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POLO 101

New to the sport of polo?

It’s fast, it’s dangerous, and you won’t be able to look away. Polo is one of the oldest team sports in history, originating in Central Asia in 600 BC. But if you are new to the sport, get your fast facts below in our Polo 101.

Learn all you need to know about polo.

There are four different types of polo: traditional outdoor grass polo, arena polo, beach polo and snow polo. Polo is played between two teams and each player is mounted on horses, called polo ponies. In traditional outdoor grass polo, there are 4 players per team. By comparison, arena, beach, and snow polo there are 3 players per team and they have a different set of rules than grass polo – most notably, a smaller size field. 

In grass polo, there are six periods in the game, called chukkers, and each chukker is 7.5 minutes. Halftime occurs after the third chukker, lasting anywhere from 5 to 10 minutes. While there are only 4 players per team allowed on the field during the game, each team is allowed to have reserves in case a player is injured and cannot return to the game. During chukkers, players switch ponies so that the horses are always well rested and ready for competition.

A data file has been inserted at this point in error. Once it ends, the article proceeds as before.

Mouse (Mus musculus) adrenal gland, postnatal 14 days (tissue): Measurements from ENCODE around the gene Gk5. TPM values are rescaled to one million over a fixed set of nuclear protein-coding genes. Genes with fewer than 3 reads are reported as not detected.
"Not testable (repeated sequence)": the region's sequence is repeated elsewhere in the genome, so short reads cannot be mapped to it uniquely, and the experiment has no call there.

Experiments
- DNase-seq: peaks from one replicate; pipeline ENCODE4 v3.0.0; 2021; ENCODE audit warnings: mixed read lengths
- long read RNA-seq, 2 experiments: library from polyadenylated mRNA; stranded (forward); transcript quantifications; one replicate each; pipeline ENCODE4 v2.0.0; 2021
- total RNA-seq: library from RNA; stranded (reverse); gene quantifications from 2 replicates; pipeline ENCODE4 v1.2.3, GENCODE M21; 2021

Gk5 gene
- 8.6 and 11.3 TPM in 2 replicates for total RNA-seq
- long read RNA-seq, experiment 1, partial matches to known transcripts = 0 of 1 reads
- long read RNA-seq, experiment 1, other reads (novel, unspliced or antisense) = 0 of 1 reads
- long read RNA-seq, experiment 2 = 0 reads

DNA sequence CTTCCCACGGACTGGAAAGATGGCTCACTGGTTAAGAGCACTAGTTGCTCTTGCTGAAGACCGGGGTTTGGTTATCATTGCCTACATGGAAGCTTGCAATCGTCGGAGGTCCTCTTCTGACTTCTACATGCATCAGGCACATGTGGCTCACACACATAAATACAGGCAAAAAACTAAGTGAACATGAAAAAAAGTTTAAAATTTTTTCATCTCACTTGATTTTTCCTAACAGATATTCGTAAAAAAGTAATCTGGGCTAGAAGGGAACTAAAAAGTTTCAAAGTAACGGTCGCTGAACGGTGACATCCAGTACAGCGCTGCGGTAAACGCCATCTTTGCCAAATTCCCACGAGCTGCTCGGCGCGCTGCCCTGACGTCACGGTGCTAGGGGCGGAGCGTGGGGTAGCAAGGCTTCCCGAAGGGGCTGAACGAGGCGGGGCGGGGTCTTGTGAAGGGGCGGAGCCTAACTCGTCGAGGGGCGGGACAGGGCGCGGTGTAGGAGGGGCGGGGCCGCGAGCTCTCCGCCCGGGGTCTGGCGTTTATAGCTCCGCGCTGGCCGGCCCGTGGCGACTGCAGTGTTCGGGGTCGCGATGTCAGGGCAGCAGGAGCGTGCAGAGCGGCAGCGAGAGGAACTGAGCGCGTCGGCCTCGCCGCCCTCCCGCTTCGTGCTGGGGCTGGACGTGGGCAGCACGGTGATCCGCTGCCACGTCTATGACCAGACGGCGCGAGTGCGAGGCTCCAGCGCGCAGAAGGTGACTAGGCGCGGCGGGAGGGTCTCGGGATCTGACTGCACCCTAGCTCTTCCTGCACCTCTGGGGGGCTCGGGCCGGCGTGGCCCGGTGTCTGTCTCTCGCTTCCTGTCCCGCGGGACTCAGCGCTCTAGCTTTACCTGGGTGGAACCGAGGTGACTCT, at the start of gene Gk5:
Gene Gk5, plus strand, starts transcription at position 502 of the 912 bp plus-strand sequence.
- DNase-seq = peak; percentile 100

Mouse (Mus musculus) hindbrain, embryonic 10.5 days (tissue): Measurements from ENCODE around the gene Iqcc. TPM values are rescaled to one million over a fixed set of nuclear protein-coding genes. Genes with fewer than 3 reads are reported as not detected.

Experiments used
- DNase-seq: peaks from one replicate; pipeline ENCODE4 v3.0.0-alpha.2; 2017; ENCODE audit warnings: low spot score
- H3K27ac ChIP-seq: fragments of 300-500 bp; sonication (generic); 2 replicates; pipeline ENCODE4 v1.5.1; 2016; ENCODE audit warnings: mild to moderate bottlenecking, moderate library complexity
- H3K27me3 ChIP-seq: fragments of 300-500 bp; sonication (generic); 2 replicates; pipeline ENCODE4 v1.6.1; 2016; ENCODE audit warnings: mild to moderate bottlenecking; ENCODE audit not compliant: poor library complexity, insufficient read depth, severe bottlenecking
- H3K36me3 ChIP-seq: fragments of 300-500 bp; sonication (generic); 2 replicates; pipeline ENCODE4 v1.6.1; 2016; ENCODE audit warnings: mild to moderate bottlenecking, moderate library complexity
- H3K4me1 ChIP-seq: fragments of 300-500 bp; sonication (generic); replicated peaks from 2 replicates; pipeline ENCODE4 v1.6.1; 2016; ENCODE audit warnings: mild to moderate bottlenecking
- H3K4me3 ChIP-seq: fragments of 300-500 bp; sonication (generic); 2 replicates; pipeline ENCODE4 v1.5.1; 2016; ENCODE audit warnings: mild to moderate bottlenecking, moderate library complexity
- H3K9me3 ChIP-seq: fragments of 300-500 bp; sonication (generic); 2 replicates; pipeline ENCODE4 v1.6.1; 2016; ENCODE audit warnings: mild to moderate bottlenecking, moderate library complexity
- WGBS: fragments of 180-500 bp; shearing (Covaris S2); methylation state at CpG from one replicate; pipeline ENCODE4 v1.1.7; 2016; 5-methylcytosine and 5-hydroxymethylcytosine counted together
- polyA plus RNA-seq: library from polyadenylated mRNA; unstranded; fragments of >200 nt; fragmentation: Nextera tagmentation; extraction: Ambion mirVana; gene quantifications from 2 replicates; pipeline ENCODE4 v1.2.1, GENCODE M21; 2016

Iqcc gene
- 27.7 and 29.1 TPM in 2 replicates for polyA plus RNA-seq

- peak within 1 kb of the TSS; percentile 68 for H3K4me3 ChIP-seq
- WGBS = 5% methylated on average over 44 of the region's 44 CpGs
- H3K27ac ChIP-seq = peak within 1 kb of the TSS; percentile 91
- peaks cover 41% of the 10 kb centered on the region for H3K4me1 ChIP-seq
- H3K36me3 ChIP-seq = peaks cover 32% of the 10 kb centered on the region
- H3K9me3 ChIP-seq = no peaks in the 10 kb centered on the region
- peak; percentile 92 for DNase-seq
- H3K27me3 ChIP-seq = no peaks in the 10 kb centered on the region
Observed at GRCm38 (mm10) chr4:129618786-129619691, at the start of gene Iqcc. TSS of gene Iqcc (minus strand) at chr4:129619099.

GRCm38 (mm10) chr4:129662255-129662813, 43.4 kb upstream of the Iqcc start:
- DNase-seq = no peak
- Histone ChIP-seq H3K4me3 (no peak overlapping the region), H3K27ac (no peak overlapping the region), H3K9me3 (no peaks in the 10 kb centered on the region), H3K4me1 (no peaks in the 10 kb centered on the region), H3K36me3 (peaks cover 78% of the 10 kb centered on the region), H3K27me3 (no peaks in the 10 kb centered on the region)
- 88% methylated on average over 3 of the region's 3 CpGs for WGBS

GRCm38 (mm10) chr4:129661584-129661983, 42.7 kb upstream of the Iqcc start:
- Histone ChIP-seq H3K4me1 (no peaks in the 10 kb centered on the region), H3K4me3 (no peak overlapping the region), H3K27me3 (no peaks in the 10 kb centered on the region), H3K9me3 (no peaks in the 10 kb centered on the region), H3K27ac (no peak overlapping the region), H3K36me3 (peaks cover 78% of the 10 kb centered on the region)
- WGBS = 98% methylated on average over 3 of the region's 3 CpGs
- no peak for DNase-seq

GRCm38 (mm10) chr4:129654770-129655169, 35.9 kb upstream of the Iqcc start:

Polo is played on a field that’s 300 yards in length and 160 yards in width, which is equivalent to the size of 9 football fields. Both ends of the field have two, upright goal posts.

How do you play polo?

The goal of the game is to outscore the opposing team. Each player uses a wooden mallet to hit the plastic ball and advance it towards a teammate or through the opposing teams’ goal posts while on horseback. After a goal is scored, one point is awarded, and teams switch sides of the field. 

In order to properly cover the entire field, each player has a specific position they play on the field. Each player wears a jersey with a specific number 1-4 denoting their position. The player who wears the number one is an attacking offensive player. Number two represents a midfield position. Number three is often the team captain and often serves as the team’s tactical link. And lastly, number four is a defender or a “back.”

How are players ranked?

Each player is given a handicap of anywhere from 1-10 goals. The higher the handicap the more skilled the athlete is. A 10-goal player is known as the best player in the world, whereas a 1-goal player is often just beginning his or her career in polo.  

In a 22-goal tournament, like the Gauntlet of Polo played in Wellington, Florida, each of the four players handicap must add up to a total of 22-goals. If a team’s handicap exceeds that number, 1 goal is awarded to the opposing team before the game begins. 

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